CMA investigates Google and Meta over ad tech concerns

March 15, 2022

The CMA is investigating Google and Meta over adtech concerns. It is focusing on whether the companies restricted or prevented the uptake of header bidding services and whether Google also affected the ability of other firms to compete with its products in this area.

Header bidding is a service which allows sellers, such as news publishers, to offer their online advertising space to multiple buyers at the same time, rather than receiving offers one by one. As a result, buyers – or advertisers – compete against each other for ad space and publishers can compare bids from multiple buyers simultaneously. This competition between buyers can make auctions more competitive.

As part of its investigation, the CMA will consider whether an agreement between Google and Meta (previously Facebook) – which Google internally codenamed “Jedi Blue” – breached competition law. The CMA is also scrutinising Google’s conduct in relation to header bidding services more widely to see if the firm abused a dominant position and gained an unfair advantage over competitors trying to provide a similar service.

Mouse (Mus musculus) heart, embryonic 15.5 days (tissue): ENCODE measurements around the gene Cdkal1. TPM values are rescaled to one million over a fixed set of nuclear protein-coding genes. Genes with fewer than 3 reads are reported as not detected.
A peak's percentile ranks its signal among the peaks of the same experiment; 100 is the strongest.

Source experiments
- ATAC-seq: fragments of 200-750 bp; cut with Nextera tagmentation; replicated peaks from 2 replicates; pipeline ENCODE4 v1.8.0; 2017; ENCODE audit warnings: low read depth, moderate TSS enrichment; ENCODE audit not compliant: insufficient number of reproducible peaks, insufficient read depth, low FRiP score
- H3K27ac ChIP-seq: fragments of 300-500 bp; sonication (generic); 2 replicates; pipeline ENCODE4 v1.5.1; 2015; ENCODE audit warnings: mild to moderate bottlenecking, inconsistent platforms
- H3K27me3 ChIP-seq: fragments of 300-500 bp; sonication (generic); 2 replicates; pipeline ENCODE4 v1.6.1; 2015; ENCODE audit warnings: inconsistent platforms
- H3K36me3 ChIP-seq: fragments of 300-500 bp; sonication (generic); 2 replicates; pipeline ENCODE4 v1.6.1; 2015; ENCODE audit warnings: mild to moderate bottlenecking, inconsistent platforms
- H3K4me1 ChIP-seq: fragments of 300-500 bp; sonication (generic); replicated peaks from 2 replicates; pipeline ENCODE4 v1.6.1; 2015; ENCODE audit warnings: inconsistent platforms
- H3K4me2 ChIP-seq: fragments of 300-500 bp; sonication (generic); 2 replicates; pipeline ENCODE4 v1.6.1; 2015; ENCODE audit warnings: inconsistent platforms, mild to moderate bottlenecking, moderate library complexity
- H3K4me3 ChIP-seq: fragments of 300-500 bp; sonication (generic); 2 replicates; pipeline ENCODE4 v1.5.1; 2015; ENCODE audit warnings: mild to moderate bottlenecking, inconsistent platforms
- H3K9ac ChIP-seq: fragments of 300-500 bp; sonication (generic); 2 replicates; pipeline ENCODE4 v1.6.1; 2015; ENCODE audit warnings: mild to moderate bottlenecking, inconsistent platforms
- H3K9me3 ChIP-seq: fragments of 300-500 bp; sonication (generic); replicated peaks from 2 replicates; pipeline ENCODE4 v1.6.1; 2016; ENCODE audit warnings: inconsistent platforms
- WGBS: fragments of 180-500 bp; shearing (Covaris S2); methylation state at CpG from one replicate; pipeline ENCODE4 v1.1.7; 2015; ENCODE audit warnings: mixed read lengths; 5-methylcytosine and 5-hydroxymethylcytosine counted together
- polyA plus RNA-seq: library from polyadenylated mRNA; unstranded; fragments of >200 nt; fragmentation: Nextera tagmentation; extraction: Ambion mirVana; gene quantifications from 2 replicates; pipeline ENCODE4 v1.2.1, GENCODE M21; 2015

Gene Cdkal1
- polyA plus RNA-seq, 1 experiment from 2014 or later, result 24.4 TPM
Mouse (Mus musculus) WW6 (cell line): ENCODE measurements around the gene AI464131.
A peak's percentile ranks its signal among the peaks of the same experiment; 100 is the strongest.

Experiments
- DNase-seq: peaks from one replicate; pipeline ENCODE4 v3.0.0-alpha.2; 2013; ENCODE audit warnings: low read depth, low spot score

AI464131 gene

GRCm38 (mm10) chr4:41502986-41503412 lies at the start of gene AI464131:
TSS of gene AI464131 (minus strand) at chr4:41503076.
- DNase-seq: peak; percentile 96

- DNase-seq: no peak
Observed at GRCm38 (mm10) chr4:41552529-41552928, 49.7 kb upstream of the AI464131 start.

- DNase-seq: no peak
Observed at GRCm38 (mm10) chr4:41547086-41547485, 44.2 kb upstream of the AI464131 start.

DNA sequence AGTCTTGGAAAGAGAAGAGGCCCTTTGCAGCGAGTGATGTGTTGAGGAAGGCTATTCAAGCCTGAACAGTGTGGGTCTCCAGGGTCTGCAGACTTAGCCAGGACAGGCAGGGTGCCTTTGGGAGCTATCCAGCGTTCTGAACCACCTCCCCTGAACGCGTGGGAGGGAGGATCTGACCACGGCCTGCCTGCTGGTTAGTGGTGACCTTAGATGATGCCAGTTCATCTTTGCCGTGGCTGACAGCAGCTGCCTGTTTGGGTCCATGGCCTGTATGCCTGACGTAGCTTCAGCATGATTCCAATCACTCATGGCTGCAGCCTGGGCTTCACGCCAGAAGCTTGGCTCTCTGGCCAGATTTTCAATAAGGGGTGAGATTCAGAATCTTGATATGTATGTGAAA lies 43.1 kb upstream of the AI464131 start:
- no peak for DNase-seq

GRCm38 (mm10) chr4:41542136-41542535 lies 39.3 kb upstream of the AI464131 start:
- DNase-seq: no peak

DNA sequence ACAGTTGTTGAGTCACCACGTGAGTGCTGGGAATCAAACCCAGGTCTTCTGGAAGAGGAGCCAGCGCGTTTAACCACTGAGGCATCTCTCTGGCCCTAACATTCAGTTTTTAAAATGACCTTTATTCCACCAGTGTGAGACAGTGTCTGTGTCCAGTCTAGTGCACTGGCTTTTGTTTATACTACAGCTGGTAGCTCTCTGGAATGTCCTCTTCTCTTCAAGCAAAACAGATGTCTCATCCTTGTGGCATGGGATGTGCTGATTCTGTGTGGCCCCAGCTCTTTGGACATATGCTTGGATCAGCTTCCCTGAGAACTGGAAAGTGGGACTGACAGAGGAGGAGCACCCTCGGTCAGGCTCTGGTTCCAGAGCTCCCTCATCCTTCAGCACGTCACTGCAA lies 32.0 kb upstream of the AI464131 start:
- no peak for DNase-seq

This case follows on from the CMA’s market study into online platforms and digital advertising, which considered Google’s position in relation to header bidding services and the wider “ad tech stack” – of which heading bidding services is a part. The CMA has also received complaints in relation to Google’s conduct in this area.

The government has recently proposed powers for the Digital Markets Unit which will sit within the CMA. This unit will ultimately be responsible for deciding which ‘big tech’ firms face legally enforceable codes of conduct to govern their behaviour. In the meantime, the CMA is also investigating Apple’s App Store, Meta’s use of data and Apple and Google’s mobile ecosystems over competition concerns. It recently accepted commitments from Google relating to its proposed removal of third-party cookies from the Chrome browser. 

The agreement is also the subject of a complaint by the State of Texas (and other US states) currently in the US courts. The European Commission has also opened a formal antitrust investigation to assess whether an agreement between Google and Meta (formerly Facebook) for online display advertising services may have breached EU competition rules.

The CMA will seek to work closely with the Commission as the independent investigations develop.